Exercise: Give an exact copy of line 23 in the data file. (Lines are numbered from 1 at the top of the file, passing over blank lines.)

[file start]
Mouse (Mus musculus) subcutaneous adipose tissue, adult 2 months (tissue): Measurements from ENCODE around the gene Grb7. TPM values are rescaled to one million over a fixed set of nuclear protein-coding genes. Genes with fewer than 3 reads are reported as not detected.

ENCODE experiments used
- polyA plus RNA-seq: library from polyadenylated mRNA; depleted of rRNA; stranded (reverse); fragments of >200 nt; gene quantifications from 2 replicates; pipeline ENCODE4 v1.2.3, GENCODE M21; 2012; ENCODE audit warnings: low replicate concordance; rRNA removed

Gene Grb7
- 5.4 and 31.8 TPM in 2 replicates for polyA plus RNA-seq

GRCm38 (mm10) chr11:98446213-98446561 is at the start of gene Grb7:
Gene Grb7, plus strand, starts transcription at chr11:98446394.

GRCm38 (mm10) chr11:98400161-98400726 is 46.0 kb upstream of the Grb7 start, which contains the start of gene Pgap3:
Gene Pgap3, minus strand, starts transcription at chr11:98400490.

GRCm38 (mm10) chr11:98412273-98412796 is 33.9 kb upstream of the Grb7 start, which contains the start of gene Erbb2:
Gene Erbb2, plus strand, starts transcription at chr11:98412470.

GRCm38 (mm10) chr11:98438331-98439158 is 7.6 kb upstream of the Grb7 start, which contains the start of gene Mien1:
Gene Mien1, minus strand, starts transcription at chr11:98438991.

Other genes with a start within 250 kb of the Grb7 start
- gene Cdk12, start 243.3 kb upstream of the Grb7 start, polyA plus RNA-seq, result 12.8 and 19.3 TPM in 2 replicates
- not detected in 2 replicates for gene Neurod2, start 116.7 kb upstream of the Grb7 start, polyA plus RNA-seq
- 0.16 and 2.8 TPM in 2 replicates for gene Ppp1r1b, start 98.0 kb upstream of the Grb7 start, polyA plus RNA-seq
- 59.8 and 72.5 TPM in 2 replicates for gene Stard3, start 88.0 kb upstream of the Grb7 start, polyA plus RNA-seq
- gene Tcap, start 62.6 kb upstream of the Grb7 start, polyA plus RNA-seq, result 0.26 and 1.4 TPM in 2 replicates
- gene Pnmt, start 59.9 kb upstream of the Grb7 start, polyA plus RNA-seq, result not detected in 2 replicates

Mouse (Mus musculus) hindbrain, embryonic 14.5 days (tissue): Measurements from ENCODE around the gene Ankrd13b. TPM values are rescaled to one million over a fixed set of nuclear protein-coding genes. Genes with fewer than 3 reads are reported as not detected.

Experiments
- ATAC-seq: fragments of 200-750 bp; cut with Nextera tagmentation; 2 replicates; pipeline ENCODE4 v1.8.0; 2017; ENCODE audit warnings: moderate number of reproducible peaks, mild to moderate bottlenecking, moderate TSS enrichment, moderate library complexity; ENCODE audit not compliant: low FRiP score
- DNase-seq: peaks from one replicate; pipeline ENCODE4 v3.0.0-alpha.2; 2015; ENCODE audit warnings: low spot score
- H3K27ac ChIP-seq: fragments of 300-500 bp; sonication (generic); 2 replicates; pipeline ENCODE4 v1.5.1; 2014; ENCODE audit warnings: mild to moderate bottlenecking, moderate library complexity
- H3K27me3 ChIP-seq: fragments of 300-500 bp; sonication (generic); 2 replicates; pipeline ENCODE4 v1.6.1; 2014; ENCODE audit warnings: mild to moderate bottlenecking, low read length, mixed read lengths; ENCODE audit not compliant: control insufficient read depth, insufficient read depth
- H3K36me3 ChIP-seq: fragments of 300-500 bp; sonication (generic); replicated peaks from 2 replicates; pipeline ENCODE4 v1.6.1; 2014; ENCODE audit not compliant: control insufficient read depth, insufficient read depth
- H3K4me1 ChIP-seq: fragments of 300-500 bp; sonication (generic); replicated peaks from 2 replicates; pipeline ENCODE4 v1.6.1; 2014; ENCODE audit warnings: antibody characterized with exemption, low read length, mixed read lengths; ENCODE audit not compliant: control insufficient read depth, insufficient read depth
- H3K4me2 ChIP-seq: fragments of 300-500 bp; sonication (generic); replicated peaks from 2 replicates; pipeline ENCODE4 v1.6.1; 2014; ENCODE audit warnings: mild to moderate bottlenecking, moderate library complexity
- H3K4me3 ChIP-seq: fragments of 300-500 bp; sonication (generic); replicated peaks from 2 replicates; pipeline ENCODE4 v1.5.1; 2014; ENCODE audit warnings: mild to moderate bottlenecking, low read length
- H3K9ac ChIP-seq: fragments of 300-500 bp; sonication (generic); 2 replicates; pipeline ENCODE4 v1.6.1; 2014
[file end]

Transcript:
- ATAC-seq: fragments of 200-750 bp; cut with Nextera tagmentation; 2 replicates; pipeline ENCODE4 v1.8.0; 2017; ENCODE audit warnings: moderate number of reproducible peaks, mild to moderate bottlenecking, moderate TSS enrichment, moderate library complexity; ENCODE audit not compliant: low FRiP score